In my prior U.S. Pat. 4,172,002 issued on Oct. 23, 1979, there is disclosed and illustrated a method of molding a cup shape in moldable fabric which consists, as described in my patent, of fabric having a plastic content which in response to heat imparted thereto by a cup-shaped molding die assumes the cup shape of this die. In this way, the cup is shaped while at the same time obviating the need to embody in the construction of the brassiere of wires, plastic stays, or the like, as noted above in connection with the referenced prior art patents.
While the molded brassiere cup of U.S. Pat. 4,172,002 is a significant improvement over the prior art, it contemplates the use of moldable fabric in the sensitive breast area of the user, and it has been found in practice that such moldable fabric due to its fiber content, thickness and weight, and other physical attributes, deemed advantageous for its moldable capacity and function, is not entirely conducive to wearing comfort.
Broadly, it is an object of the present invention to provide an improved shaped brassiere cup overcoming the foregoing and other shortcomings of the prior art. Specifically, it is an object to use to advantage the molding of the cup, rather than the prior art stitching construction thereof, and additionally, as a patentable advance over U.S. Pat. 4,172,002, also incorporating in the brassiere construction a significantly more comfortable non-moldable fabric in the sensitive-to-the-feel cup area, all as will be explained in greater detail subsequently herein.
The description of the invention which follows, together with the accompanying drawings should not be construed as limiting the invention to the example shown and described, because those skilled in the art to which this invention appertains will be able to devise other forms thereof within the ambit of the appended claims.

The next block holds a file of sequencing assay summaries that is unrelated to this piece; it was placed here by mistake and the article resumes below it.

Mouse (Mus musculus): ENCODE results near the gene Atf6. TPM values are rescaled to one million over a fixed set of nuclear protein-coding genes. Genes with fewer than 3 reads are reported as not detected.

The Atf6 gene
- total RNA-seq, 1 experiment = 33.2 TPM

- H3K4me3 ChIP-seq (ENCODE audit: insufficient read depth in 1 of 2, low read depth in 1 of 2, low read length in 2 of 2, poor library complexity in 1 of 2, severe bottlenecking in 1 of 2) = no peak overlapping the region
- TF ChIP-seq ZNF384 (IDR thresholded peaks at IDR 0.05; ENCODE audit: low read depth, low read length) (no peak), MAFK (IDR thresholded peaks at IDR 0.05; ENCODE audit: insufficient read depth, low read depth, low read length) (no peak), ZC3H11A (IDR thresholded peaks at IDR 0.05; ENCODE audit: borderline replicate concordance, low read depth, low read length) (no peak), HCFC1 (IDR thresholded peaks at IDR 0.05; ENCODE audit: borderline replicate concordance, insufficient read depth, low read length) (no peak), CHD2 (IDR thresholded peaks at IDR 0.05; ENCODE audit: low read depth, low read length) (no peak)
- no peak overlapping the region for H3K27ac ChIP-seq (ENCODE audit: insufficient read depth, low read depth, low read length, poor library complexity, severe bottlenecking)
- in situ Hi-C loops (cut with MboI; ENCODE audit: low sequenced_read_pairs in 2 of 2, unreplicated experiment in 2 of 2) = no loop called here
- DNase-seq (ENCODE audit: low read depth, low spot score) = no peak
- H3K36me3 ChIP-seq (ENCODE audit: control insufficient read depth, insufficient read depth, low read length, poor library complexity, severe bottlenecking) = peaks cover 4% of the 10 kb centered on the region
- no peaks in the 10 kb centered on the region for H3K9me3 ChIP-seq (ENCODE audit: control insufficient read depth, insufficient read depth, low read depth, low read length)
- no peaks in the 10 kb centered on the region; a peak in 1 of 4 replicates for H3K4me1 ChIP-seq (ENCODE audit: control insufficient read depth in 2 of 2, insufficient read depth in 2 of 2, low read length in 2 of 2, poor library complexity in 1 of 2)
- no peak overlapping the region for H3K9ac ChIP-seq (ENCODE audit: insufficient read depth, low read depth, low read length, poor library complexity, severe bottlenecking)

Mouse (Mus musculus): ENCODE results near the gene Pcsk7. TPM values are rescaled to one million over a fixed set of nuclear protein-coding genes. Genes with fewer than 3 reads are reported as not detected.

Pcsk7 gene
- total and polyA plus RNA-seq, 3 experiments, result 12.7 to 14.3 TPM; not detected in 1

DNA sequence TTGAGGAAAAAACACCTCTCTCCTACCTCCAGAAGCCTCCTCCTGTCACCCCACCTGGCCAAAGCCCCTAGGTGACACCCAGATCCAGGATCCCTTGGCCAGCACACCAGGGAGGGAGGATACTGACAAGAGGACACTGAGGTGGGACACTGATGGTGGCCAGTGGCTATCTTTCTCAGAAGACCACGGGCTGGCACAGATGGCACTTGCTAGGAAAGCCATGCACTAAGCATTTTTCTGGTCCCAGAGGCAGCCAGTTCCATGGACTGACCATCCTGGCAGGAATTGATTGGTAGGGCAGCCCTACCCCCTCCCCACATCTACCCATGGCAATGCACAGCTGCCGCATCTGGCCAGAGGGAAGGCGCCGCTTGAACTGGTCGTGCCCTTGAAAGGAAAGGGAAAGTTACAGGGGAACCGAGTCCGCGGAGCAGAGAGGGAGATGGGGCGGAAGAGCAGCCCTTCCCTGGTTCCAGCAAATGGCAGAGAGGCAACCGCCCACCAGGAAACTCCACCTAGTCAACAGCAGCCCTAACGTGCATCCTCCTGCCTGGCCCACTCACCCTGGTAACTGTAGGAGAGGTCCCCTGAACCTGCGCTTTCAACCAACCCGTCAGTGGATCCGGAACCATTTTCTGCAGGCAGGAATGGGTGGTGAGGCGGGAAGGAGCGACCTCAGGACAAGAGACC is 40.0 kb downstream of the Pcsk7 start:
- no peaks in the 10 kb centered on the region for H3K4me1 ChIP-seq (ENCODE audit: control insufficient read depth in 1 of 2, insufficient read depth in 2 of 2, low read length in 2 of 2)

FIG. 1 is a perspective view of a known brassiere exemplifying the prior art;
FIG. 2 is a perspective view of the within inventive brassiere for comparison with the prior art brassiere of FIG. 1;
FIG. 3 is a perspective view of a laminating and shearing process used in preparing components for the within brassiere;
FIG. 4 is a perspective view of a work-in-process brassiere component or blank;
FIG. 5 is an elevational view of the blank shown in FIG. 4;
FIG. 6 is a sectional view as taken along line 6--6 of FIG. 5;
FIG. 7 is an elevational view of another work-in-process brassiere component or blank;
FIG. 8 is a sectional view as taken along line 8--8 of FIG. 7;
FIG. 9 is a perspective view of a molding apparatus used in fabricating the within inventive brassiere;
FIG. 10 is an elevational view of an assembly of the work-in-process blanks;
FIG. 11 is a sectional view as taken along line 11--11 of FIG. 10;
FIGS. 12, 13, and 14 are sequential elevational views, partly in section, showing the forming, by molding, of the brassiere cup for the within brassiere;
FIG. 15 is an elevational view of a completed brassiere cup and side panel made according to the present invention; and
FIG. 16 is a sectional view as taken along line 16--16 of FIG. 15.